This is one more of a continuing series of video interviews with interesting thought leaders and crisis communication experts. I encourage you to add your name to the email list at as I will be sending out notices when valuable new training and education tools like this become available.

View video on website.

10 minute edited video

Full 45 minute discussion


Ft Hood shows how to manage a global town hall meeting

One of the most interesting stories I’ve come across in a long time is how Ft. Hood, I believe the nation’s second largest army base near Killeen, Texas, managed a global town hall meeting featuring live discussion with their global community.

The Army III Corps commander stationed at the massive army post said he wanted to do a  town hall meeting that would involve the entire base’s community. That means 350,000 soldiers, family members, retirees and others connected to the base. Including about 8000 personnel deployed in Kuwait and Afghanistan. That’s a tall order. But Chris Haug, Chief of Media Relations at the base, and Christie Vanover, Chief of Command Information and Social Media Manager put it all together, and in late January the town all meeting was conducted. Unlike the town hall meetings the base commander would do the past, with officers gathered in a hanger, this one involved over 100,000 of the bases’ community listening in and over 2200 actively participating with questions or comments.

How did they do it? It was definitely a multiple-channel, multi-media, integrated communications exercise. It involved a live satellite broadcast feed picked up by local Texas TV broadcasters and even by Al-Jazeera enabling deployed soldiers to participate. It involved live webcast streaming, internet radio, Facebook, Twitter, email, telephone and the bases PIER site. In fact, I’m quite proud to say, PIER was the tool used to integrate the various channels and particularly effective in allowing over 50 Subject Matter Experts, many of whom were in other locations, to actively assist the Commander in answering questions in real time.

If you have a community you need to connect with, if you are really getting the message about engagement, then you will definitely want to learn more about this. And O’Brien’s and PIER, are sponsoring a webinar featuring Chris Haug and Christie Vanover who will let you look behind the curtain to see exactly how all this was done. I’ll be facilitating the discussion and would love to have you participate.

This is a really unique opportunity to learn some cutting edge application of today’s communication technology, so pass this invite along and let everyone you know who might be interested know about this webinar. The webinar is Thursday, March 29 at 1 pm CDT. Here again is the link and registration. The webinar will be recorded so send me an email at if you can’t participate and want a copy of the recording g.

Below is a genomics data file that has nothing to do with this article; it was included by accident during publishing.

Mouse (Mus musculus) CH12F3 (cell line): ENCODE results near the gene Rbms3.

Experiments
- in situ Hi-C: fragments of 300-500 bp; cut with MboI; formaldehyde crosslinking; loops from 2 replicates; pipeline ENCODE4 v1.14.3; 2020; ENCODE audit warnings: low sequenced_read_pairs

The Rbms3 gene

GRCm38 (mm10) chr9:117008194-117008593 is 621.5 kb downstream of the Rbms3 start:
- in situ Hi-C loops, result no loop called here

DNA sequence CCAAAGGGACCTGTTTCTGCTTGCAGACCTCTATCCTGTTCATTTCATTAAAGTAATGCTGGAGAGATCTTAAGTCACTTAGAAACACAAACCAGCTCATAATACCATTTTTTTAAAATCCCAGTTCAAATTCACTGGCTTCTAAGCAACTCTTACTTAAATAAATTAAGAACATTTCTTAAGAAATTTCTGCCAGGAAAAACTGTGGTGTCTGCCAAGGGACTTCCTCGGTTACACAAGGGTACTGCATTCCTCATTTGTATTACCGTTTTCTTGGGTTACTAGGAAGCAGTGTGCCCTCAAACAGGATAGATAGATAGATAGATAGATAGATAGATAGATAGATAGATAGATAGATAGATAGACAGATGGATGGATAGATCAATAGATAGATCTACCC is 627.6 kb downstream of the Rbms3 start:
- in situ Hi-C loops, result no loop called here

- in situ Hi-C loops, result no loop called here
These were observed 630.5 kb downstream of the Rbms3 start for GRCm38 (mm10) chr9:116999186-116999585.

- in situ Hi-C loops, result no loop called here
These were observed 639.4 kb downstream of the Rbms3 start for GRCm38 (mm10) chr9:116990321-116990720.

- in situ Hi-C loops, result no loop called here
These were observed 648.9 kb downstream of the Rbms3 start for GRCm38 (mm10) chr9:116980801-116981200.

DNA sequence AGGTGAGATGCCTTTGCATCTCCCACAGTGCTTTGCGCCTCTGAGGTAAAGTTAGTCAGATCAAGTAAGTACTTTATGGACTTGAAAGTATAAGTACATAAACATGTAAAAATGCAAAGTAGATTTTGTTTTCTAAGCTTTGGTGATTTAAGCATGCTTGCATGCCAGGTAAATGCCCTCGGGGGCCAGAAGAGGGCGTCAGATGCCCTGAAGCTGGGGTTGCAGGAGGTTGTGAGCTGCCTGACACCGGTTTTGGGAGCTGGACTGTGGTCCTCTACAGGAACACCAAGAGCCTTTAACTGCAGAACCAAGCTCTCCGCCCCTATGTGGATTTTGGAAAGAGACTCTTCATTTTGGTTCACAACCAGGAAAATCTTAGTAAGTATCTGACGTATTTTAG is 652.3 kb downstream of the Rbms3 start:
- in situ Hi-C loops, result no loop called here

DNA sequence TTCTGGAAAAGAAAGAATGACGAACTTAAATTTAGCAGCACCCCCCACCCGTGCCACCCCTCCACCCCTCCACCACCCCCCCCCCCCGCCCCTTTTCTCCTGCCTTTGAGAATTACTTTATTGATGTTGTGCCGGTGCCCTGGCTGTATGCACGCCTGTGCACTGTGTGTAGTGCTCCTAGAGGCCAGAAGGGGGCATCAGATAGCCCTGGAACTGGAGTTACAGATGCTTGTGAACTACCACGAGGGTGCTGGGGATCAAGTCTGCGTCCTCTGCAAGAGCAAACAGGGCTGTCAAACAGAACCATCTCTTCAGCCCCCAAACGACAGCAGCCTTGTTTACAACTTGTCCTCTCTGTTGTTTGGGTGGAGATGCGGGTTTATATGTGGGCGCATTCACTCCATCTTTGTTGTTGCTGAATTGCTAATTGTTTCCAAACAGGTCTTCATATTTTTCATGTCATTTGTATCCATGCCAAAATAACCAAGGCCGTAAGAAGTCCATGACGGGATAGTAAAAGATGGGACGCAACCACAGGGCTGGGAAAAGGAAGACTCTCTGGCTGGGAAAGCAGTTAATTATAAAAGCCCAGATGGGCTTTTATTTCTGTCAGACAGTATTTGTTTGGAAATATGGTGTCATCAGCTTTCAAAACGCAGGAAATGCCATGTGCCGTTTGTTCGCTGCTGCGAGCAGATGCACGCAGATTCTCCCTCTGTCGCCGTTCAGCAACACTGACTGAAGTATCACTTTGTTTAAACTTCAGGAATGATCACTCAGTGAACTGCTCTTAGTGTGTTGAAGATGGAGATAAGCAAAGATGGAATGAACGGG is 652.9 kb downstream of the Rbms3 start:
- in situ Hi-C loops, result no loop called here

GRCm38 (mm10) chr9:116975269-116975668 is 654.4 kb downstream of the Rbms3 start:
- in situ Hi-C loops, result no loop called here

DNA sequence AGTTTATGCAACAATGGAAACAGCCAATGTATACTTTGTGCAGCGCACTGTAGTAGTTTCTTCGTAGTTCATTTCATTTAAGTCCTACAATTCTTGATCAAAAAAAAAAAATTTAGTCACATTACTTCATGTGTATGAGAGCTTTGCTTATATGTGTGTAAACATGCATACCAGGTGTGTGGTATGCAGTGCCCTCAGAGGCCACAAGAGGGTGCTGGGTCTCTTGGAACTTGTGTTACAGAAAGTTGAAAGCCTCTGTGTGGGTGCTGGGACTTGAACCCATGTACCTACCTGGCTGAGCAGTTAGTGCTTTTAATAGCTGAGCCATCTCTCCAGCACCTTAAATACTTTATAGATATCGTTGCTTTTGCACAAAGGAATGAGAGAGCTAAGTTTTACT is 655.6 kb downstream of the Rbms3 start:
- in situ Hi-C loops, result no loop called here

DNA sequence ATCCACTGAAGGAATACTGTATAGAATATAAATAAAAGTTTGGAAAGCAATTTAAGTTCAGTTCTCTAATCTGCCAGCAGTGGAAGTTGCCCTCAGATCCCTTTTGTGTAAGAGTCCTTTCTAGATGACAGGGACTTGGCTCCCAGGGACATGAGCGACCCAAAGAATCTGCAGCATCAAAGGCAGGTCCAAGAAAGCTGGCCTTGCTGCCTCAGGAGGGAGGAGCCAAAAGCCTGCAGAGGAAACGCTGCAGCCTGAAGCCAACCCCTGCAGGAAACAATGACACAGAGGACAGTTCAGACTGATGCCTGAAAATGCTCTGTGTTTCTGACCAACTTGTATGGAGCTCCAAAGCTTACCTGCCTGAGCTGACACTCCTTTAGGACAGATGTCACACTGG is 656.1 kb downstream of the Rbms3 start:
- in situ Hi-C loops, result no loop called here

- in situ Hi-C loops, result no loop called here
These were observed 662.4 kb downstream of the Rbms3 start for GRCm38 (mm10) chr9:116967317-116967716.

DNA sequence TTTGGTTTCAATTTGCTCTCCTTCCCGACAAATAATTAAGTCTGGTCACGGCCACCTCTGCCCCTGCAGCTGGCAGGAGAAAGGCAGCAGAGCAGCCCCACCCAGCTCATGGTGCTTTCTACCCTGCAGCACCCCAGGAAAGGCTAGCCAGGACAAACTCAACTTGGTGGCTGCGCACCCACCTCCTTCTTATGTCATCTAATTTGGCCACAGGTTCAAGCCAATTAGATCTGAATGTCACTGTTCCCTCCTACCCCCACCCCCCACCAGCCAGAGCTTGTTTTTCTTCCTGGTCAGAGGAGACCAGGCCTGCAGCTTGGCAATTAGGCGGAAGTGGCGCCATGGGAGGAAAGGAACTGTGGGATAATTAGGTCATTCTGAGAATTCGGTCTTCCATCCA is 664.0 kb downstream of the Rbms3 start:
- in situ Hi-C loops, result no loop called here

Interest in Pinterest–an expert close to home

Pinterest, as most now know, is the fastest growing social media site–ever. That means it is relevant for crisis and emergency communication under the theory that you have to go where your audiences are. Pinterest’s audience is still over 80% women and some would describe it as a shared scrapbook–I wouldn’t, but some would.

When KING5 News, the leading TV broadcaster, decided to do a story on Pinterest they found a real expert in Seattle on it. Someone who uses it, loves it, and knows how to leverage its functions to expand the reach of their blog. None other than my daughter Ashley (Baron) Rodriguez. We watched her on TV last night as she explained to the Pacific Northwest just what Pinterest is and what it is good for. If you’ve been around crisisblogger very long, you probably already know that she is one of the top food bloggers in the world (not according to me, but according to Times Online of Financial Times London). Her blog Not Without Salt is gorgeous, filled with spectacular photos and of course great food which she creates.

Sure, I’m proud. But this also reveals one of my secrets of keeping up on this social media stuff. I’ve got three top experts in the family so I don’t have to go far to get the scoop on the latest.

Goldman PR crisis–Round 27

Does it seem to you that Goldman Sachs has sort of an unending PR crisis? The latest involves a London-based executive, Greg Smith, who quit the company rather publicly by having his resignation letter published as an op-ed in the New York Times. That strikes me a little odd–does NYT publish resignation letters from disgruntled employees routinely or was this some sort of special case? I’m guessing the news potential was too great to pass up.

The news nose knows it, and the letter and op-ed went viral, as they say. Why? This article suggests some reasons. I’m thinking it has a lot to do with the general distaste left in the mouth of most relating to fat cat Wall Street bankers, plus the continuing PR disasters that seem to haunt this once highly respected firm. How have the mighty fallen.